[2017 COLA update] Its been a few years with relatively minor COLA (cost-of-living-adjustment) increases but even with the marginal 2017 COLA increase of 0.3%, over 12 million Americans will pay higher taxes in 2017 as the maximum taxable earnings (wage base) subject to social security also increased from $106,800 to $110,100. You can see the previous update below for how this will impact you, but hopefully you account for this next year in addition to other Social security changes outlined in the table below.
Social Security Item
|Increase over previous year||5.9%||1.3%||1.6%||2.8%|
|Maximum taxable earnings (wage base) subject to social security taxes||$147,000||$142,800||137,700||$132,900|
|Maximum social security benefit (per month)||$3,345||$3,148||$3,011||$2,861|
|Estimated average monthly social security benefit (all workers)||$1,657||$1,565||$1,503||$1,459|
|Self-Employed social security tax rate||15.30%||15.30%||15.30%||15.30%|
|Employee social security tax rate (deducted from your paycheck)||7.65%||7.65%||7.65%||7.65%|
[2012 COLA increase] With the announcement of a 3.6% COLA (cost-of-living-adjustment) increase, many social security recipients were cheering. After two years without a COLA increase for their benefits, this much needed boost was a ray of sunshine to over 60 million retirees. However, the picture is not so great for the 160 million workers in America who are subject to Social Security and Medicare payroll taxes.
Because of the COLA increase, the maximum taxable earnings (wage base) subject to social security also increased from $106,800 to $110,100, or a 3% rise This will adversely affect about 10 million higher income workers who currently earn more than the 2011 wage base of $106,800. The actual social security OASDI tax (6.20%) and Medicare tax rate (1.45%), deducted from most worker paychecks, will remain at 7.65% in total. Employers pay the same amount of payroll taxes as their workers. Though, the OASDI tax for employees is currently 2% lower, thanks to payroll tax cuts stimulus legislation. Self-employed individuals pay twice the payroll tax rate, or 15.30%, since they do not have an employer match component.
Higher taxes? Currently a worker earning over $106,800, will pay a maximum of $8,170 (or $6,034 with tax breaks) per year towards social security and Medicare payroll taxes. So, for someone earning $120,000 a year, their 2011 social security/Medicare payroll taxes will be about $8,170. In 2012, this will rise to $8,423 or an increase of $245 (3.1%). Which ironically is pretty close to the $250 SSI payment sent to most retirees as part President Obama’s 2009 stimulus package. As a double whammy, the 2012 rise in social security taxes would actually be equivalent to a 35% increase ($8,423 vs $6,221) if the payroll tax breaks on OASDI income are not extended.
You can see more of the 2012 Social security changes in this article, and I encourage you to subscribe via Email or RSS to get the latest news on next years social security and tax rate changes.
8 thoughts on “2017 COLA Increase Will Result in a Tax Hike For Over 12 Million American Workers”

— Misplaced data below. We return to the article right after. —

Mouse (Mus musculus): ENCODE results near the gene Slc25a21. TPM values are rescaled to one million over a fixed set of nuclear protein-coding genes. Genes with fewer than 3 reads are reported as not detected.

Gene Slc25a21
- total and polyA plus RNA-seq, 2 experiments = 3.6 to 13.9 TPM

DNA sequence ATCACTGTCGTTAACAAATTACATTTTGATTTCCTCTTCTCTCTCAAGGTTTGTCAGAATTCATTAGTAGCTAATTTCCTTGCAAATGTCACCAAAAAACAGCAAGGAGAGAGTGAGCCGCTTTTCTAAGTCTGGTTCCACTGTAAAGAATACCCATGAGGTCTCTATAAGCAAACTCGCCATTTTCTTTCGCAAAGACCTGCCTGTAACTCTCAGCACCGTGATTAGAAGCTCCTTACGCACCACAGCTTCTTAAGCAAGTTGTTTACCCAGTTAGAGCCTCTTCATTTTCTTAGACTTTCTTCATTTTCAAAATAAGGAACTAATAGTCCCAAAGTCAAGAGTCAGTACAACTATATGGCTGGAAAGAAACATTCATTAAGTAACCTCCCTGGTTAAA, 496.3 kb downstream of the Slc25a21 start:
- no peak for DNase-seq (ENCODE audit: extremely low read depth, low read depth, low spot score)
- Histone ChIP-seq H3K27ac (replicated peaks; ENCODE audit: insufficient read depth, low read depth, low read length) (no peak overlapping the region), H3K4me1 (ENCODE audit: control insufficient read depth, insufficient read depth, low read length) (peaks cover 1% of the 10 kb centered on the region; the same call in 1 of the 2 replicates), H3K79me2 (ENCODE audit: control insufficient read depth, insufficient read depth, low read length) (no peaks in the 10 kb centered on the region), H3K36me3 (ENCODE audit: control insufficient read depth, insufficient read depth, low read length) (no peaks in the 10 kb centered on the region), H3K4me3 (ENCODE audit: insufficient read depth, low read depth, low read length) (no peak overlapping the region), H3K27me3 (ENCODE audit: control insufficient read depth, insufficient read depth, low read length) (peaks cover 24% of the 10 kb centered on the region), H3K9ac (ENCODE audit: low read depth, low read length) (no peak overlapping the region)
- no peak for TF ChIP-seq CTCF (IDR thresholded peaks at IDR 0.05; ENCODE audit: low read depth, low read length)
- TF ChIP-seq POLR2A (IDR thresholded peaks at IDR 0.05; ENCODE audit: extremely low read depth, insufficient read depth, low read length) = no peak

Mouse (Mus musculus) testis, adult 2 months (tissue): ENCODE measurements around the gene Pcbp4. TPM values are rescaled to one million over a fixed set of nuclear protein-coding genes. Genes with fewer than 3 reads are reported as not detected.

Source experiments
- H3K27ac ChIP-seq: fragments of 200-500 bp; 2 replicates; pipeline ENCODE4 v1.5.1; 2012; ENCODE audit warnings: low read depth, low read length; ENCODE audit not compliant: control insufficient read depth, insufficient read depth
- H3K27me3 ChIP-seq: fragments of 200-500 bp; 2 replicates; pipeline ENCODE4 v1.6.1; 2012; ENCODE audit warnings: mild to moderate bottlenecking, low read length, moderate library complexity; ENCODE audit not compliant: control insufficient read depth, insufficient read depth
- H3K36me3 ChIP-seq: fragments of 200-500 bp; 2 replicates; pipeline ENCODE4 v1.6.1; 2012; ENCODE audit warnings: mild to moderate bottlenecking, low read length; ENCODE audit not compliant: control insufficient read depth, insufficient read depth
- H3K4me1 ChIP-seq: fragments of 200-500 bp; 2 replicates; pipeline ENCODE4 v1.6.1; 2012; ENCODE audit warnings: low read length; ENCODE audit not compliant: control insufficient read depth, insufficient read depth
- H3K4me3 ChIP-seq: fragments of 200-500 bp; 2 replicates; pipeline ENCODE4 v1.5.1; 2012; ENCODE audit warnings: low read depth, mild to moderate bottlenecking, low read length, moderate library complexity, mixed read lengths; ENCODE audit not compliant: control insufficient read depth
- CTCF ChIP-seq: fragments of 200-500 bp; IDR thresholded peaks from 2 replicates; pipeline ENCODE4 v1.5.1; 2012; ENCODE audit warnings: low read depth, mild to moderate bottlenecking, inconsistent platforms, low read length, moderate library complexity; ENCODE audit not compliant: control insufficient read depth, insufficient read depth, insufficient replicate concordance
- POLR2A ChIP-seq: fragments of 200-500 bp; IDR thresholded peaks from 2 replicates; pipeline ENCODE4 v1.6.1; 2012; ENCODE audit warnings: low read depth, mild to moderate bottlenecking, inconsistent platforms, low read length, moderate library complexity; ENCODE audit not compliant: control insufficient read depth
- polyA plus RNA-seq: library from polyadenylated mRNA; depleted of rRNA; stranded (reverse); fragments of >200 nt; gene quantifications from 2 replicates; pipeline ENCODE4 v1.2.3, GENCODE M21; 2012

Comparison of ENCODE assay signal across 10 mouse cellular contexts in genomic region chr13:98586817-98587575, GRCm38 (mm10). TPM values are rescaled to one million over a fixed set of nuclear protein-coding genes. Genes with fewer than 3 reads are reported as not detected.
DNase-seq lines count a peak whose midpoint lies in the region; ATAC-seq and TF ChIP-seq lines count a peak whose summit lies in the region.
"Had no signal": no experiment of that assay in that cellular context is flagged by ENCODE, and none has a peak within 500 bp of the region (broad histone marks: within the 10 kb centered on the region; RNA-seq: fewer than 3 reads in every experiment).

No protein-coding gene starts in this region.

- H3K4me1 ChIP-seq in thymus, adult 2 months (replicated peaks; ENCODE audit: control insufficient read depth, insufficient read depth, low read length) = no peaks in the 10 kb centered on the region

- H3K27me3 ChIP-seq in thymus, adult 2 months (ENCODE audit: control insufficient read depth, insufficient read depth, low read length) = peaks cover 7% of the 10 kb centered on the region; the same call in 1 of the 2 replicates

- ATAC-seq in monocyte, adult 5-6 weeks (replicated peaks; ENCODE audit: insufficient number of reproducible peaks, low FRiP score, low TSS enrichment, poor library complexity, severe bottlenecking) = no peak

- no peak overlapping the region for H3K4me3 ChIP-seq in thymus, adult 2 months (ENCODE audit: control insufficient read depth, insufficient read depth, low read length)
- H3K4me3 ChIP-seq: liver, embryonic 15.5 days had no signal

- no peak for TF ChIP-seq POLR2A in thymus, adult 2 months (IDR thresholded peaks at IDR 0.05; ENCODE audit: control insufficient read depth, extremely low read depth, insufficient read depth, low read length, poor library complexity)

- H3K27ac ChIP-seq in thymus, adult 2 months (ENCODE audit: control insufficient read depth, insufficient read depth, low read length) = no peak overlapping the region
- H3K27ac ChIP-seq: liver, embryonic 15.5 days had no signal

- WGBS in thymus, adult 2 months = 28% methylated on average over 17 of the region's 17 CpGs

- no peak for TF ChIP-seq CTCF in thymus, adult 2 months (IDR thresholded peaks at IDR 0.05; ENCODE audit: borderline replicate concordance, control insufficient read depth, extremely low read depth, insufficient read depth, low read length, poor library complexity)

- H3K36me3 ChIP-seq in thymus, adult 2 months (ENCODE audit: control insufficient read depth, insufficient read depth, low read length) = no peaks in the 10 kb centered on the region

I am laughing about maximum SS benefit because in year 2016 is 2639 dollars and year 2017 is 2687 dollars but the raise is only .03% which is 2639 x .03% is round of 2647 dollars but how do they get maximum to 2687 dollars? you mean only new benefits members will get the maximum is 2687 dollars. Only new social security benefits members of year 2017 who get maximum will always get more money than anyone in previous!
Look at us! If it gets any brighter we won’t know what to do. Thank God the inflation rate is so low! Oh oh, gas companies must not know the rate inflation is near zero. And the grocery stores and the electric company and………
It would be nice to see an increase in my Social Security check each month. Last year, because of Medicare increases my net Soc Sec. check dropped from $813 to $801/month. The previous two years I also lost a chunk of money from my checks. I’m not the only one this happened to. I know several people who lost ground with the checks the receive. Some of them lost they’re apartments & homes because of it.
deduction in California of the state income tax, property tax and mortgage payment if I do not itemize on Form-A
I haven’t seen a COLA increase (or any raise or bonus) at my job in 3 years, my company already announced no raises or bonuses in 2012. Frankly I’ll just be happy to still have the job in 2012.
Wonderful that these retirees are getting more money, too bad it’s my SS and tax payments that fund it.
Assuming eligibility remains at 67 (which seems doubtful), by the time I’m eligible to collect–35 years–I’ll be lucky if they can pay me pennies on the dollar for what should be due to me.
I’m also staring down the barrel of a 401K that has lost 2% this year despite the funds being sold as conservative risk–BTW, my employer halted any matching 401K contributions 2 years ago, so don’t have that going for me either!
My real estate taxes actually increased this year as well despite a falling home values, as did my cost for health insurance, dental insurance, home owners insurance and life insurance. Home heating oil went from $2.80/G for last season to $3.80/G for this season–a 35% increase.
The only thing that went down this year was my auto insurance, but that’s probably because I’m still driving my old car which is now 12 years old car with 172K miles.
I’m trying to muster my inner George Bailey, but it’s getting harder and harder……
I wish I were making $110,000 so that I could get really angry about this.
Just what I was thinking! Who makes $100k these days?
The COLA increase is hardly a big deal for retirees as most of the increase in January will be lost to higher Medicare premiums, which are deducted from Social Security payments. So ALL Americans will lose.